Update 6.2.2017: Sold in just 12 hours! Congratulations to buyer and seller!
If you have a rare sportbike for sale, model years 1980ish to 2004ish, consider our Featured Listing service for $59. Email me to see to get started: firstname.lastname@example.org
When you think of Yamaha’s homologation specials, you probably picture their extremely exotic OW01, but this very nice FZR750RU fulfilled a similar purpose: to homologate the 750cc FZR for racing, in this case the American AMA Superbike series. Spec is far lower than the OW01, but so are current prices and if you’re looking to get into a collectible Yamaha, this would be a far more affordable proposition, and one you could actually ride.
The FZR750RU weighed in at around 460lbs dry, had the typical 17″ front and 18″ rear wheels of the era, used a close-ratio six-speed gearbox, and was powered by a 749cc version of Yamaha’s five-valve “Genesis” inline four. Interestingly, the very limited-production RU was the only 750cc Yamaha imported during this era: there was no “normal” version, at least here in the USA. Of course, if you wanted a Yamaha sportbike during the late 1980s, you had plenty of other options to choose from: the light and nimble FZR400, the everyman steel-framed FZR600, even the big-bore FZR1000.
Five-valve engines are pretty rare and, although Volkswagen and Ferrari have dabbled in the technology, it was Yamaha’s calling card for years. Typically, you’re looking at three intake and two exhaust valves, and although complexity is increased, there are multiple theoretical benefits. The three smaller valves flow fuel and air more effectively and fill the cylinder faster than two larger valves that would fit into the same space, and the configuration creates a compact combustion chamber so the mixture can burn more efficiently. In addition, the smaller, lighter intake valves have less inertia and put less stress on the springs that close them.
This particular example of the FZR750RU looks very clean and well cared-for, with original parts, owner’s manuals, and lots of quality photographs. It’s especially nice that the seller includes several pictures of the bike without its bodywork, showing off the aluminum Deltabox frame and other bits that can accumulate grime and significant wear. What is the price for this bit of Yamaha history? The seller is asking $7,500 and can be contacted here: Bike is SOLD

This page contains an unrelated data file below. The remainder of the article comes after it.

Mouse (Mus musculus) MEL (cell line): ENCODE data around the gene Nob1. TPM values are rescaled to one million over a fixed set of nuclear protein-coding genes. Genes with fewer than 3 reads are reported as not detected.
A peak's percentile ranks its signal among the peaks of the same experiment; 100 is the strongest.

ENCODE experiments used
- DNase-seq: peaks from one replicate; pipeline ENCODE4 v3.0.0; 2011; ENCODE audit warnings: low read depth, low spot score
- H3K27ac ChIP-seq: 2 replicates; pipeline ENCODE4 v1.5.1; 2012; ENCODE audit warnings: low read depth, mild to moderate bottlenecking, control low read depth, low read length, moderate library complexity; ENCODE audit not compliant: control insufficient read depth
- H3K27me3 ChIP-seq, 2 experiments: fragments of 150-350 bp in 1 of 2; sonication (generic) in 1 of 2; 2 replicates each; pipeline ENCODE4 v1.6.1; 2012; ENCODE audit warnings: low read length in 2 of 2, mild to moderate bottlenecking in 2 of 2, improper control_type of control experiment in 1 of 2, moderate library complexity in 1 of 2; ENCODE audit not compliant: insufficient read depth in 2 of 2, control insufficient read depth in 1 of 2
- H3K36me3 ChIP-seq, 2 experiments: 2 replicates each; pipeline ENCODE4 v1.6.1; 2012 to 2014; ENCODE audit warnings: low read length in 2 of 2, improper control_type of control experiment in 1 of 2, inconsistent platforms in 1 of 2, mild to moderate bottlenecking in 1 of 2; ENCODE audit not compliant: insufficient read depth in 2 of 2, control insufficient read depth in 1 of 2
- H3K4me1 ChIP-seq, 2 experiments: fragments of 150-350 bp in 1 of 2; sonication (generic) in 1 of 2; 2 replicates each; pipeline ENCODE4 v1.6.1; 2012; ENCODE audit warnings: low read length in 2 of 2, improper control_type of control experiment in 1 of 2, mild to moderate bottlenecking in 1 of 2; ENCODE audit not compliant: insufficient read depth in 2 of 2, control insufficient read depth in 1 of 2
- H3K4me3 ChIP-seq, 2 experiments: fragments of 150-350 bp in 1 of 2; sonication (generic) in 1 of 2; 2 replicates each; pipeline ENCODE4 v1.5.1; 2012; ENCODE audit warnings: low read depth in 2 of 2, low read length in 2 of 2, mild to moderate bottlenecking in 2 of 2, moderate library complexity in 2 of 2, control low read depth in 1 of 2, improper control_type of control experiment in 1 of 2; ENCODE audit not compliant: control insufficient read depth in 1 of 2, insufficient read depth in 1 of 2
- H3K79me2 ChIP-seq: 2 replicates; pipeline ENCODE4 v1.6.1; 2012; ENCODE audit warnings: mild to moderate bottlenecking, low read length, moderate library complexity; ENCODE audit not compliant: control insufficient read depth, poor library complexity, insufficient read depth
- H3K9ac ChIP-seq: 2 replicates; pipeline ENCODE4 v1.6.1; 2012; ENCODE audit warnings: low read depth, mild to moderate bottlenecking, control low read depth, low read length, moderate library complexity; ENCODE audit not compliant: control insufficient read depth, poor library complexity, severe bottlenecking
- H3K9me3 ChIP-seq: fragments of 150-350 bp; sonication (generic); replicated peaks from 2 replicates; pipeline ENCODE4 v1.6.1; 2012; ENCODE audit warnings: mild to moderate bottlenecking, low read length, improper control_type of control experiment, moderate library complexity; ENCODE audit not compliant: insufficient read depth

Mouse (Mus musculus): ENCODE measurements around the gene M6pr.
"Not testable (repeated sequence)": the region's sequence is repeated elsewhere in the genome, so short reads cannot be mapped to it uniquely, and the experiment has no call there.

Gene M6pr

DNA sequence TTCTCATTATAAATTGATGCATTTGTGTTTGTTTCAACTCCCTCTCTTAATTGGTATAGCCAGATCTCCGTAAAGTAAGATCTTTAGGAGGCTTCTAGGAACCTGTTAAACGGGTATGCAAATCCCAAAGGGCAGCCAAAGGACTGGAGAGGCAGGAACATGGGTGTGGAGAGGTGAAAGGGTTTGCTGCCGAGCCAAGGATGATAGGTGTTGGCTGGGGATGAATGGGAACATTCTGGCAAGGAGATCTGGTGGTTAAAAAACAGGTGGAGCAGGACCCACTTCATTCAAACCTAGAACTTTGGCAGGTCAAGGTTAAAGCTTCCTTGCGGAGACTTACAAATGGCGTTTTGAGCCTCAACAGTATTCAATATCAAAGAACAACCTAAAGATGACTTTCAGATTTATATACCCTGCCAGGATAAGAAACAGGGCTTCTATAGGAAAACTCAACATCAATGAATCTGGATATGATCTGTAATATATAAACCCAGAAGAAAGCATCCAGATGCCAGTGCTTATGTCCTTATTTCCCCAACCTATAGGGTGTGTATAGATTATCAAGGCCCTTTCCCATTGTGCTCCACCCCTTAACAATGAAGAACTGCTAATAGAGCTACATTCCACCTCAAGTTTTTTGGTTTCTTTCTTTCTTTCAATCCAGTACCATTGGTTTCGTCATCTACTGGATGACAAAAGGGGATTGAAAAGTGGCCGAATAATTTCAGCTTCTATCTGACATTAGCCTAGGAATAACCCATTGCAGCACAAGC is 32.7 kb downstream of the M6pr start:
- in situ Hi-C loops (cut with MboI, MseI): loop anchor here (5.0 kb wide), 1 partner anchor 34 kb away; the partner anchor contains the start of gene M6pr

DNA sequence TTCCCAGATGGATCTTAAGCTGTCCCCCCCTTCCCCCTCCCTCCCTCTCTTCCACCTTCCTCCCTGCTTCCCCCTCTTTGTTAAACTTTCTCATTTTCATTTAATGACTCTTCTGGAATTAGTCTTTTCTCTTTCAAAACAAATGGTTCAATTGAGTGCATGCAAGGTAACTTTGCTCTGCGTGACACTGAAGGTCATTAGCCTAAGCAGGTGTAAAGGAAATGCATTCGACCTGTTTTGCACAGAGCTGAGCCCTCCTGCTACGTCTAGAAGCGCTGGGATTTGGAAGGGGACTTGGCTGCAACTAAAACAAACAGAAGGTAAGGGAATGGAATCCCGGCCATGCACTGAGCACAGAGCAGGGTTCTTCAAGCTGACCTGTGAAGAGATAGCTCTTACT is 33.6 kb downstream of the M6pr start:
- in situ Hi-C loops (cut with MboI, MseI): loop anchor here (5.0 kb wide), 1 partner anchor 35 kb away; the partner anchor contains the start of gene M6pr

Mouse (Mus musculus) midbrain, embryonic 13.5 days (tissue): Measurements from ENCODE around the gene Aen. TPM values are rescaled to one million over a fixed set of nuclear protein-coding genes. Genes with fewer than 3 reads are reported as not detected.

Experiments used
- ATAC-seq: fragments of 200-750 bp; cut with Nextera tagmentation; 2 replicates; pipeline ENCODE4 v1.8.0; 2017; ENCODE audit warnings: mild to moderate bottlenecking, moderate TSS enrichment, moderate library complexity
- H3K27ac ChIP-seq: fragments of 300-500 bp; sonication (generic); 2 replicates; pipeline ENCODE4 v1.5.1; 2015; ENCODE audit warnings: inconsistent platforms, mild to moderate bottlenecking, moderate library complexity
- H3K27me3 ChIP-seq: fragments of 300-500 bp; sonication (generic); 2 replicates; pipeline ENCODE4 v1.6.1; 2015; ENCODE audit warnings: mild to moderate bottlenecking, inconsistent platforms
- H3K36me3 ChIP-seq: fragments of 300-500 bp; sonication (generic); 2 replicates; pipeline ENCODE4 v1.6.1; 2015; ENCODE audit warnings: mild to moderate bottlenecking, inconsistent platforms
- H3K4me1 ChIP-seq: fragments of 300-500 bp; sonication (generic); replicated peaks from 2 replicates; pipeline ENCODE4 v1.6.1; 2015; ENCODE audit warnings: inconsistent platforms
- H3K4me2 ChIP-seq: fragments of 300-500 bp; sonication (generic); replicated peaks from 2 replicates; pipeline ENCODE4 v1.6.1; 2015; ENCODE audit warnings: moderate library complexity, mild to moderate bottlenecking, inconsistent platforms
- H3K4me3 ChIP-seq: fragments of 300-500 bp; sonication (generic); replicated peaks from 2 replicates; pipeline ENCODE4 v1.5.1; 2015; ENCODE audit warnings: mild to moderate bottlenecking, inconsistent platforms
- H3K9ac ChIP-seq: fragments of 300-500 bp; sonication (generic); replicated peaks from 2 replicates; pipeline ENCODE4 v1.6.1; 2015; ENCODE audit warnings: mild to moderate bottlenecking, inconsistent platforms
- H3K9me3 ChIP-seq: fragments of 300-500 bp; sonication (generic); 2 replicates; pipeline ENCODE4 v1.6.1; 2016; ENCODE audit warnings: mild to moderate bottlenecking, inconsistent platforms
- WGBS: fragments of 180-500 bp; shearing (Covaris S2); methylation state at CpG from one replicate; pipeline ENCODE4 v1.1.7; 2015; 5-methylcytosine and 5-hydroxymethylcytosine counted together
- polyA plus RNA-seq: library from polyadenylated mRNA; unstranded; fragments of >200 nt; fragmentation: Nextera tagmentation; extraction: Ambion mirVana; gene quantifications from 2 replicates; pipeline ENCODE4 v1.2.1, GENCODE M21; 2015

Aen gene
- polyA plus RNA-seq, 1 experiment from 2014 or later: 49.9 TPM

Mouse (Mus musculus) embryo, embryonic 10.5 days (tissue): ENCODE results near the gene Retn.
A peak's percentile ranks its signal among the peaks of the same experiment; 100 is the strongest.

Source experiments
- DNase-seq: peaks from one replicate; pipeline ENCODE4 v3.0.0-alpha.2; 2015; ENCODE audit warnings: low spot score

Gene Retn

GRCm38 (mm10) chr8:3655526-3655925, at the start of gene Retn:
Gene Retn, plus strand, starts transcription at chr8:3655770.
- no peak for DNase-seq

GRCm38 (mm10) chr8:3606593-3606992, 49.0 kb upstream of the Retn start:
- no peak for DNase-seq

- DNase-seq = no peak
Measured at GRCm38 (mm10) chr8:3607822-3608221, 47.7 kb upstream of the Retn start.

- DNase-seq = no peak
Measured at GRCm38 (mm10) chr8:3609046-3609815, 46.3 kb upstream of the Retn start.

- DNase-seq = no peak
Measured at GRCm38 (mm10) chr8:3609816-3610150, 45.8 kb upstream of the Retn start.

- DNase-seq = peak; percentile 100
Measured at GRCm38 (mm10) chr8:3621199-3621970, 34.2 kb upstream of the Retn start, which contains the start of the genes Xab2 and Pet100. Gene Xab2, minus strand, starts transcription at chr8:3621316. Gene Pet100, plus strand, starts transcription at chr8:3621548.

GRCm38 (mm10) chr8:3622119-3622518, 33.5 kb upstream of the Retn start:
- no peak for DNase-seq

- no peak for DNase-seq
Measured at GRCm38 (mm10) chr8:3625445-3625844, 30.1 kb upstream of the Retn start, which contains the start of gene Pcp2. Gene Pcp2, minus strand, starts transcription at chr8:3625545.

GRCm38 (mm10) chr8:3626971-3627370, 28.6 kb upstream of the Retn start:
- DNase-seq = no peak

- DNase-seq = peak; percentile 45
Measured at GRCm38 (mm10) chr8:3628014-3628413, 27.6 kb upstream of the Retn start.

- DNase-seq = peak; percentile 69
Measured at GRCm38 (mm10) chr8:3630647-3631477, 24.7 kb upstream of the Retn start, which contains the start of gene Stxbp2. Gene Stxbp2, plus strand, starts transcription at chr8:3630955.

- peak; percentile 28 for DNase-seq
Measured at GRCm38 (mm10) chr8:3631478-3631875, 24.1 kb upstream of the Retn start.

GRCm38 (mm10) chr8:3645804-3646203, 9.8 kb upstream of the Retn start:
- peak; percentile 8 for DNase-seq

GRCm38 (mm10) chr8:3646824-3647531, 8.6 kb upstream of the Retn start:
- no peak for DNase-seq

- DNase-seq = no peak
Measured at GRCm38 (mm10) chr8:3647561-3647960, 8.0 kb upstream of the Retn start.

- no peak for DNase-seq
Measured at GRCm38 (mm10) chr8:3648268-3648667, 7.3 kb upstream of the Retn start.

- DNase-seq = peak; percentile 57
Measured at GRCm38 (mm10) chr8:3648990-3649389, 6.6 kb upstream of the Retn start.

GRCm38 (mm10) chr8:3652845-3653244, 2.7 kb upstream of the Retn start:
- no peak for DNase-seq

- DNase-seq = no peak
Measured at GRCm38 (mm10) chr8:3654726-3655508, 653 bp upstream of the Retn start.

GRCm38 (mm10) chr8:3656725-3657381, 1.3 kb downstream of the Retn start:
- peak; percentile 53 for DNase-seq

It should also be noted that Jay has been an RSBFS regular for years, buying and selling nearly 10 bikes through the site in that time.
From the Seller: 1988 Yamaha FZR750RU for Sale
One owner 1988 Yamaha FZR750RU limited edition homologation motorcycle. One of 200 imported into the US, only 4420 original miles, a rare bike that will continually rise in value. The single owner took great care of this bike, it was a weekend rider for the for the first few years then it was parked and stored, last registered in 1995. I have most of the original paperwork and documentation, including the original owners manual, service manual, warranty manual and I have the original title. The owner is a retired engineer, he documented and cared for the bike as you would expect. I have a stack of index cards filled with notes about the care and service of the bike. The factory service manual has signs of use and a few hand written notes.
I have serviced the bike and ridden it about 50 miles. The service included replacing all fluids (brake/clutch fluid, coolant, fuel and oil), ultrasonically cleaned and rebuilt carbs, drained and replaced the fuel. I put a lot of time into cleaning the brake caliper pistons and seals. I also replaced the rear brake pads, a few pieces of factory hardware and re-installed the stock screen. The bike includes a few oil filters, a NOS set of tires, a aftermarket screen, a rear stand and some other small bits. This bike is ready to ride except for the potentially original tires currently fitted. Everything felt good when I rode it around but I haven’t pushed it very hard.
Targeted for the American market, the FZR750RU is not especially valuable yet and may never achieve the desirability of the OW01 but, with just 200 examples of the 1988 model built to exactly meet AMA minimum production numbers, it certainly has the potential to appreciate significantly, and it’s a very handsome example of 80s sportbike style.